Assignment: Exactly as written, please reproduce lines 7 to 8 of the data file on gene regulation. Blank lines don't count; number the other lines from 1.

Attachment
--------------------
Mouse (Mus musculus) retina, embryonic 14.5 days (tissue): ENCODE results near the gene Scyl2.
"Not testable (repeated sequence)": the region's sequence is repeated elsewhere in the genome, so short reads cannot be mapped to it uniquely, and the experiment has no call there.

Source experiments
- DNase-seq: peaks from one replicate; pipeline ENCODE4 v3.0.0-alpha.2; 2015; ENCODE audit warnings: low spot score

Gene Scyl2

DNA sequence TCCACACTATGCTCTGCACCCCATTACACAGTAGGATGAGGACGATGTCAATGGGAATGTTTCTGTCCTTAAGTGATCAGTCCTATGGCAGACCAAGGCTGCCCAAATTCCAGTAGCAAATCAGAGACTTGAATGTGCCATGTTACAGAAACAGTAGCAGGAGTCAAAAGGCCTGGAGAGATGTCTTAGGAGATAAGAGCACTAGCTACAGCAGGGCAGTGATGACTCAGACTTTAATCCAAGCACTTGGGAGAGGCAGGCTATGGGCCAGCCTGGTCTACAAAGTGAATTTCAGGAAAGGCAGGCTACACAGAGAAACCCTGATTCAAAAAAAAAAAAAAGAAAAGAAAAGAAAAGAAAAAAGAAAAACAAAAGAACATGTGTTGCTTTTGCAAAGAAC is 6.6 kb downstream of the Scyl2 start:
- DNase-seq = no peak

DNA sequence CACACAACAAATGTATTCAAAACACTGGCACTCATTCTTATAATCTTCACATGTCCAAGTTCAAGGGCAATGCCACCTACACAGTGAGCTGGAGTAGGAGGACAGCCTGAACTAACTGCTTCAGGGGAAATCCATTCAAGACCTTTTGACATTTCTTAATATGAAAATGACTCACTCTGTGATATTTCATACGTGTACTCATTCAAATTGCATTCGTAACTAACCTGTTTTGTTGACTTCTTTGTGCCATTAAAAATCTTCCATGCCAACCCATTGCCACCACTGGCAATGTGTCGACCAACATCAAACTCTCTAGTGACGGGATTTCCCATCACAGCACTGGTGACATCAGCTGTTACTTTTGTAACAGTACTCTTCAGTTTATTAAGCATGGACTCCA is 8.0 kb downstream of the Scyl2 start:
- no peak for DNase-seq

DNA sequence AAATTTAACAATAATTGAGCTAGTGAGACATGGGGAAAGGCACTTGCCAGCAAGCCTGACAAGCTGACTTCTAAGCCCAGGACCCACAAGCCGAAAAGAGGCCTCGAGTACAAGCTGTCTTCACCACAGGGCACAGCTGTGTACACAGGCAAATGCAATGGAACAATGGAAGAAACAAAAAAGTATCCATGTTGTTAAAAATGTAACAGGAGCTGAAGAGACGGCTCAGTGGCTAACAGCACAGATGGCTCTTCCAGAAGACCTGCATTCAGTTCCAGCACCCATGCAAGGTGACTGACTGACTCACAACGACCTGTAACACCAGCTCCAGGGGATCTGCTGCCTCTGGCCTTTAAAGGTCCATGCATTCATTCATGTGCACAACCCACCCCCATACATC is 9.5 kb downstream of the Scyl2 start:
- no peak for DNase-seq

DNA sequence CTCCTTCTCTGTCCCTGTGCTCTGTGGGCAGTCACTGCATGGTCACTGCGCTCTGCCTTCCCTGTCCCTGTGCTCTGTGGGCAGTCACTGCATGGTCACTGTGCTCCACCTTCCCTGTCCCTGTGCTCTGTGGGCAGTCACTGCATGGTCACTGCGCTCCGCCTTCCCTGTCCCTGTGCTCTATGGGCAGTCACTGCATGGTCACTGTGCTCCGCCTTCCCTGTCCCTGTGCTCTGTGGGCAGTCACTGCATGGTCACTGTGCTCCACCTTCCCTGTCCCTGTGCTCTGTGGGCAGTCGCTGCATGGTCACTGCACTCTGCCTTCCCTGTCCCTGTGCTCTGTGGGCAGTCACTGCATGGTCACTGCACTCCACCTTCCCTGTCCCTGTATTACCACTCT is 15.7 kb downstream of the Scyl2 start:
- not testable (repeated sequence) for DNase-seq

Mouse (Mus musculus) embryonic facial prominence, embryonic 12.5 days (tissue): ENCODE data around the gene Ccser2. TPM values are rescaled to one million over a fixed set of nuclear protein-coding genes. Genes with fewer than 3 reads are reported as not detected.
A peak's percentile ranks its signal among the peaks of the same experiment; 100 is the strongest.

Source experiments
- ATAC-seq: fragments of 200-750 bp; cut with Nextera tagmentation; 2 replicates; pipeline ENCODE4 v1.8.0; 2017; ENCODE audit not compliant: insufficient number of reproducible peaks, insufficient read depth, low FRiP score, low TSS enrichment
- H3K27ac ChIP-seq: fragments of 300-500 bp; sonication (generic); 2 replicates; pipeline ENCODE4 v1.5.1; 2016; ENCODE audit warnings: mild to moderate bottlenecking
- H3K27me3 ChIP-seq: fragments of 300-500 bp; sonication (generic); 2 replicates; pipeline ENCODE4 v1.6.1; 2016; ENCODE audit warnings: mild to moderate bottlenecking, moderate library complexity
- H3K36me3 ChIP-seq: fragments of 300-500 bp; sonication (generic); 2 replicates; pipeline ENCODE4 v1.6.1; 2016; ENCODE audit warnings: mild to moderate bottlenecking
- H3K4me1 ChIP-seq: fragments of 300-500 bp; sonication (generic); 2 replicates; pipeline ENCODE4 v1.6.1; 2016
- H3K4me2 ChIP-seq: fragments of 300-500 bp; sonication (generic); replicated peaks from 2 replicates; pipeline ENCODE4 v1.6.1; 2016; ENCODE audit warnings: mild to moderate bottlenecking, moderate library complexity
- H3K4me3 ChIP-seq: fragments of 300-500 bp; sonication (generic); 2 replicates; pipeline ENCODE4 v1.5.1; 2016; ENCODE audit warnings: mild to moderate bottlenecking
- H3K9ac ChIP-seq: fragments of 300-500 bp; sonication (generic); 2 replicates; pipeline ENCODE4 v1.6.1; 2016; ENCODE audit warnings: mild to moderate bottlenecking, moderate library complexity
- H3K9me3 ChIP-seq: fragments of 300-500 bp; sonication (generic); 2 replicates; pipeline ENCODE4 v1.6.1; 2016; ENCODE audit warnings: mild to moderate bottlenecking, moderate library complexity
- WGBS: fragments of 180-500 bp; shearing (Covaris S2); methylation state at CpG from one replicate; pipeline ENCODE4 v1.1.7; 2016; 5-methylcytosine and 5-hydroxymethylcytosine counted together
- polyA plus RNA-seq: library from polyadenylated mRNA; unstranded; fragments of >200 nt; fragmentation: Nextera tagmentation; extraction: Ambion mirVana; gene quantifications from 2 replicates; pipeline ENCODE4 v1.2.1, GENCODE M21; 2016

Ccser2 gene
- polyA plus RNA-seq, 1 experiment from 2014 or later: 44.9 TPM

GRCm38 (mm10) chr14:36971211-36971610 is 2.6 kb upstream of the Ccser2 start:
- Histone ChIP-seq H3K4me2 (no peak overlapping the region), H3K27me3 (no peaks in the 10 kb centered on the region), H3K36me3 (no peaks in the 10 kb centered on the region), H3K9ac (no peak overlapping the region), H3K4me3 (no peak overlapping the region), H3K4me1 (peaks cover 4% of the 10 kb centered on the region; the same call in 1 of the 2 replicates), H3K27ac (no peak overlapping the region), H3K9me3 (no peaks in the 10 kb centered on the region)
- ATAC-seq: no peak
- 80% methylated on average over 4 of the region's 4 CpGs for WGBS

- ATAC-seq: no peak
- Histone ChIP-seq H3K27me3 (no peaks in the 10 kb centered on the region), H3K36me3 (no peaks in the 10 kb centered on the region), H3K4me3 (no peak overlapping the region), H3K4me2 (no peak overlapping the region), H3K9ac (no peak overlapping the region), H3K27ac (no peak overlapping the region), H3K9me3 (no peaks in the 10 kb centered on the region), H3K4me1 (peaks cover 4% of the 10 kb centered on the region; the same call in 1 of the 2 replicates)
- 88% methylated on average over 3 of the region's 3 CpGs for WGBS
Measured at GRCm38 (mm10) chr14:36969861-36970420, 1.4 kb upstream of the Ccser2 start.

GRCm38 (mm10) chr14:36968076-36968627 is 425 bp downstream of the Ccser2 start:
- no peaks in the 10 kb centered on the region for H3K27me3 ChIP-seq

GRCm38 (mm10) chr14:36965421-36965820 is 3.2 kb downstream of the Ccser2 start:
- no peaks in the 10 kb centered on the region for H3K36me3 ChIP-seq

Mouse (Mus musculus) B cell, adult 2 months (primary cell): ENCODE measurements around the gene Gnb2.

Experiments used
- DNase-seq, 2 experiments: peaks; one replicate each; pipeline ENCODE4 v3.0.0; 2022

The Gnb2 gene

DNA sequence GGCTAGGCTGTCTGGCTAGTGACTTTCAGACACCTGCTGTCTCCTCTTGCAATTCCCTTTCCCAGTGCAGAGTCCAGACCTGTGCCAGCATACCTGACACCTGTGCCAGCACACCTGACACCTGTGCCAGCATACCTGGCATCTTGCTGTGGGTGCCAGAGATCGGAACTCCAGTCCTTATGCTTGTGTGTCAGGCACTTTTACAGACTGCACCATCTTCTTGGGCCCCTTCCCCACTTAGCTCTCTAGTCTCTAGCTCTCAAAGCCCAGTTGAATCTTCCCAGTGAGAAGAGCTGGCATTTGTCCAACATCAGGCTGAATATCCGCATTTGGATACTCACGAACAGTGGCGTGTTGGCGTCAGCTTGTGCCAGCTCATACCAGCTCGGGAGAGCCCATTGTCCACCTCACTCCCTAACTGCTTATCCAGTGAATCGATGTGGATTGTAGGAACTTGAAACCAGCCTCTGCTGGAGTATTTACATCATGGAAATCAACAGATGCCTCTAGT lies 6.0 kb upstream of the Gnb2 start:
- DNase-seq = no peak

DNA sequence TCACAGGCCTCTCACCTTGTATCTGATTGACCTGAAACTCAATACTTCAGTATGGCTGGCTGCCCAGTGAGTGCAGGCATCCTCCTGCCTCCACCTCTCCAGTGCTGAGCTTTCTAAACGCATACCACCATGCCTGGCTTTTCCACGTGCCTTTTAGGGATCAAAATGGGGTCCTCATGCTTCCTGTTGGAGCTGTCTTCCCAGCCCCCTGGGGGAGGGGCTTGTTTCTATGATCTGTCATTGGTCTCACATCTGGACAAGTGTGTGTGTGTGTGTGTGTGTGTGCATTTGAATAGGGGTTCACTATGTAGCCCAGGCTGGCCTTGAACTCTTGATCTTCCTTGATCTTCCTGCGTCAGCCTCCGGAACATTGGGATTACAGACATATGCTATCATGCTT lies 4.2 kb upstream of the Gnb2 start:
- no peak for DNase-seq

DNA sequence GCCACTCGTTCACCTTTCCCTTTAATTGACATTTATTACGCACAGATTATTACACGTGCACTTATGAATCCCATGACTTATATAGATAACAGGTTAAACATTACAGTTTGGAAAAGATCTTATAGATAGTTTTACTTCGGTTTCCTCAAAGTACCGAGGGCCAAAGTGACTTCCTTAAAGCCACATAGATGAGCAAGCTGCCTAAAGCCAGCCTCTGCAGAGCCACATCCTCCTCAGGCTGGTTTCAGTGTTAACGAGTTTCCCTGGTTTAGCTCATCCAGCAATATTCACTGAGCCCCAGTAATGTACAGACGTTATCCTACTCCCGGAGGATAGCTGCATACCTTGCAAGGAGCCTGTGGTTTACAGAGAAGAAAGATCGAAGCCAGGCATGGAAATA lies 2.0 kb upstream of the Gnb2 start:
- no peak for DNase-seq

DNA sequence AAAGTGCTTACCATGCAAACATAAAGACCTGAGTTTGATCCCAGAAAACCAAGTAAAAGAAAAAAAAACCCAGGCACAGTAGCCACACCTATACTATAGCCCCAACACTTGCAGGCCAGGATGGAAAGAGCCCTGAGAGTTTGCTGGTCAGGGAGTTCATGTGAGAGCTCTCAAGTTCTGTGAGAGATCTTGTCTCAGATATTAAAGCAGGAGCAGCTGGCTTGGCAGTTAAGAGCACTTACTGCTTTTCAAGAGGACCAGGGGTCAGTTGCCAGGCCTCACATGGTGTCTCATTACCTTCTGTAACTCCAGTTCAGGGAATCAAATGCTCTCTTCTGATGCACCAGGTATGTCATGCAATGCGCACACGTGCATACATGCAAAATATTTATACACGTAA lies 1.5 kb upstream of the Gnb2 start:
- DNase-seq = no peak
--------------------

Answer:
- DNase-seq = no peak

DNA sequence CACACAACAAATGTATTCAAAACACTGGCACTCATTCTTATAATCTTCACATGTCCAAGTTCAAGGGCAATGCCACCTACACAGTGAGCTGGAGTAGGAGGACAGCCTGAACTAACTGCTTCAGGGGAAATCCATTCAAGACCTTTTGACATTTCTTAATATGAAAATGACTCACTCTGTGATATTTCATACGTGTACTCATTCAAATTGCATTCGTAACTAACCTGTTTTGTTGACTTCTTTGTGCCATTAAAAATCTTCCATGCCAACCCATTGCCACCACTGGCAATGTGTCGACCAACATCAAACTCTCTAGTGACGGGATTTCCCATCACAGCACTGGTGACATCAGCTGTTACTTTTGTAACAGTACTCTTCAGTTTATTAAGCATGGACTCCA is 8.0 kb downstream of the Scyl2 start: